Green seeds are under-developed, and therefore represent a fitness and economic cost. There was a marginal tendency (P = 0.071; Supplementary Table S2) for canola plants not visited by pollinators to produce more green seeds, while variety type (OP versus H) and variety, on average, did not differ in their green seed count (P > 0.05 in all cases; Supplementary Table S2). Green seeds were more common in canola plants with a later peak of flowering (Z = 6.32, P < 0.001; Supplementary Table S4; Supplementary Fig. S4), but were reduced with increasing number of flowers at the peak of flowering (Z = −2.66, P = 0.008; Supplementary Table S4; Supplementary Fig. S4). The number of green seeds was also lower for tall plants (Z = −2.38, P = 0.017; Supplementary Table S4; Supplementary Fig. S4), and plants with high root biomass (Z = −2.07, P = 0.038; Supplementary Table S4; Supplementary Fig. S4). On average, fast-growing and fast-maturing canola plants, with the ability to produce high numbers of flowers at the peak of flowering, produced fewer green seeds and thus higher quality seeds. Insect pollination decreased the number of green seeds for open-pollinated canola varieties, but not for hybrid varieties, which had low numbers of green seeds in both pollination treatments (Pollination × Variety type interaction: Z = 2.73, P = 0.006; Supplementary Table S4; Fig. 2a). The presence of pollinators interacted with root biomass to affect the number of green seeds: in the presence of pollinators, plants with larger roots produced more green seeds but in the absence of pollinators, root biomass was unrelated to green seed production (Pollination × Root biomass interaction: Z = 2.08, P = 0.037; Supplementary Table S4; Supplementary Fig. 2b). Overall, green seeds increased with later peak flowering, and decreased with plant size (i.e., root biomass, plant height) and number of flowers, but lack of bees removed the effect of roots on green seeds.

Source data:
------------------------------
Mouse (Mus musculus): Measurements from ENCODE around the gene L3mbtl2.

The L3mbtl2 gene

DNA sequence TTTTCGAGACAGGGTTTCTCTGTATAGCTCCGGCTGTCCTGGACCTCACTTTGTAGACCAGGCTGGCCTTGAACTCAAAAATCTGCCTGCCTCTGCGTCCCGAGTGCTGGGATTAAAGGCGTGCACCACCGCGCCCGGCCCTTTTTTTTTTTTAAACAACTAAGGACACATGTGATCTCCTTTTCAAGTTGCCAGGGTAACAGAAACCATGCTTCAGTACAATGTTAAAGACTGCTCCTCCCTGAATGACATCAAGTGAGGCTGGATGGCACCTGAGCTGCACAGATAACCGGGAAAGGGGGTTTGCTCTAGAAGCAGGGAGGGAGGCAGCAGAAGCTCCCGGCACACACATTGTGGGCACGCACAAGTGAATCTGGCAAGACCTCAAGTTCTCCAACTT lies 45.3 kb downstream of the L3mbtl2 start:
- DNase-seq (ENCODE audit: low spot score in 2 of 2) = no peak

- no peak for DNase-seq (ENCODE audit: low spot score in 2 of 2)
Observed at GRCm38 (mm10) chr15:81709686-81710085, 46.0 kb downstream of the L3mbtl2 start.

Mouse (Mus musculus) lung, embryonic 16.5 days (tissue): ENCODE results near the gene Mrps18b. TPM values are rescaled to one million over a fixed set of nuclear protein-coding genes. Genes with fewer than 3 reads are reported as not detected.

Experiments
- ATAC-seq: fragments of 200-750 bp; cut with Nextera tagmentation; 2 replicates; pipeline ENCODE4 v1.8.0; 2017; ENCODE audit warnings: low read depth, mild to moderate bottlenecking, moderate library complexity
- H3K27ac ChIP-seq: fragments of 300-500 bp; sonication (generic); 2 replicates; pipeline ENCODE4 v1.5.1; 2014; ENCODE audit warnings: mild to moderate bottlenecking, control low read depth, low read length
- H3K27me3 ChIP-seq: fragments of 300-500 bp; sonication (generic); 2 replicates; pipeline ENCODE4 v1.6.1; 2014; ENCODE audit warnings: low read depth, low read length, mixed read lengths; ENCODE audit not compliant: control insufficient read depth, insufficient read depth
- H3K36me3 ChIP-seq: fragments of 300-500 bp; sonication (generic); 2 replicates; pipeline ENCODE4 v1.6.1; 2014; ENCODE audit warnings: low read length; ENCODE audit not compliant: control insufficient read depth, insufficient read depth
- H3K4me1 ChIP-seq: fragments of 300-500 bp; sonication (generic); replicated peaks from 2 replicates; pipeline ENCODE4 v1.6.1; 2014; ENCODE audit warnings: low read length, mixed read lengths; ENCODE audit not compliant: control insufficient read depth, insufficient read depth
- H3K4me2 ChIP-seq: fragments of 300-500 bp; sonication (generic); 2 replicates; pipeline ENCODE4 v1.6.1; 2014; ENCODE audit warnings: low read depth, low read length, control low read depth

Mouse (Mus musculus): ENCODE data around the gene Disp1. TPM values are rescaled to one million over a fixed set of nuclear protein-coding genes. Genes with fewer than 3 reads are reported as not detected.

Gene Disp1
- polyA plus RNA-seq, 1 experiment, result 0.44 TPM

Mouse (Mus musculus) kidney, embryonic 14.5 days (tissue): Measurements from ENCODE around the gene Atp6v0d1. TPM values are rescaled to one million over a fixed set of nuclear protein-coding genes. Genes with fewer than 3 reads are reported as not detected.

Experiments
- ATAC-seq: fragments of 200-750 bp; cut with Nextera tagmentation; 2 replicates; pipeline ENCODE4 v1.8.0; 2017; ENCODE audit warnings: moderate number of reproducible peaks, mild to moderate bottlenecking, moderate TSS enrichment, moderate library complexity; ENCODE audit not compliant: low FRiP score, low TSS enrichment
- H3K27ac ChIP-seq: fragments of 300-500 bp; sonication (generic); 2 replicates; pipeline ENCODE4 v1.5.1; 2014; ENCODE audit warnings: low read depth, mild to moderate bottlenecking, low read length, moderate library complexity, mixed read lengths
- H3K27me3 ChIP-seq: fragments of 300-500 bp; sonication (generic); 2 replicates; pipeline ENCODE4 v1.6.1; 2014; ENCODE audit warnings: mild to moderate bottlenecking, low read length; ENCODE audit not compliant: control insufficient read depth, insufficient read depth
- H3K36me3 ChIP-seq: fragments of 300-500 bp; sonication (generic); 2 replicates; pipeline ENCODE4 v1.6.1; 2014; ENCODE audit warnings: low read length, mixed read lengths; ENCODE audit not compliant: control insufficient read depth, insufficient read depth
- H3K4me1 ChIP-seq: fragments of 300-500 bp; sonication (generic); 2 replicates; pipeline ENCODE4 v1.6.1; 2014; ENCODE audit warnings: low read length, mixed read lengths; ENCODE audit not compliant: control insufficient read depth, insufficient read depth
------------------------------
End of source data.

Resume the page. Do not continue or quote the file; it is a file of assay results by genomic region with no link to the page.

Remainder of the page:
Pollinator dependence was, on average, higher in canola plants exposed to insect pollination (F1,231 = 118.21, P < 0.001; Supplementary Table S5). Although canola varieties differed in their dependence on pollinators (F1,231 = 8.46, P = 0.004; Supplementary Table S5), the two types of canola (OP versus H), on average, showed similar pollinator dependence (P > 0.05; Supplementary Table S5). Dependence on insect pollination decreased, on average, in plants with a later peak of flowering (F1,231 = 66.18, P < 0.001; Supplementary Table S5; Supplementary Fig. S5). The most pollinator-dependent canola plants produced more flowers at the peak of flowering (F1,231 = 9.69, P = 0.002; Supplementary Table S5; Supplementary Fig. S5), had larger roots (F1,231 = 4.07, P = 0.045; Supplementary Table S5; Supplementary Fig. S5), were taller (F1,232 = 6.22, P = 0.013; Supplementary Table S5; Supplementary Fig. S5), and produced more main stem pods (F1,231 = 4.79, P = 0.029; Supplementary Table S5; Supplementary Fig. S5), while there was a marginal tendency of canola plants that produced higher numbers of branch pods to also be more pollinator-dependent (P = 0.076; Supplementary Table S5). The presence of pollinators increased pollinator dependence of canola plants, especially for open-pollinated varieties (Pollination × Variety type interaction: F1,231 = 4.67, P = 0.032; Supplementary Table S5; Fig. 3). Although our results demonstrate a small increase in pollinator dependence of the hybrid varieties in the presence of pollinators, on average hybrid varieties were highly pollinator dependent in both presence and absence of pollinators. Pollinator visitation reversed the positive relationship between pollinator dependence and peak of flowering, rendering the canola plants with an earlier peak of flowering more pollinator dependent (Pollination × Peak of flowering interaction: F1,231 = 113.33, P < 0.001; Supplementary Table S5; Supplementary Fig. S6). Furthermore, the presence of pollinators accentuated the positive effect of number of flowers at peak on pollinator dependence (P = 0.052; Supplementary Table S5). Finally, insect pollination generated positive effects on pollinator dependence of root biomass (Pollination × Root biomass interaction: F1,231 = 16.14, P < 0.001; Supplementary Table S5; Supplementary Fig. S6), plant height (Pollination × Plant height interaction: F1,231 = 13.69, P < 0.001; Supplementary Table S5; Supplementary Fig. S6), number of main stem pods (Pollination × #Main stem pods interaction: F1,231 = 14.84, P < 0.001; Supplementary Table S5; Supplementary Fig. S6) and number of branch pods (Pollination × #Branch pods interaction: F1,231 = 6.13, P = 0.014; Supplementary Table S5; Supplementary Fig. S6).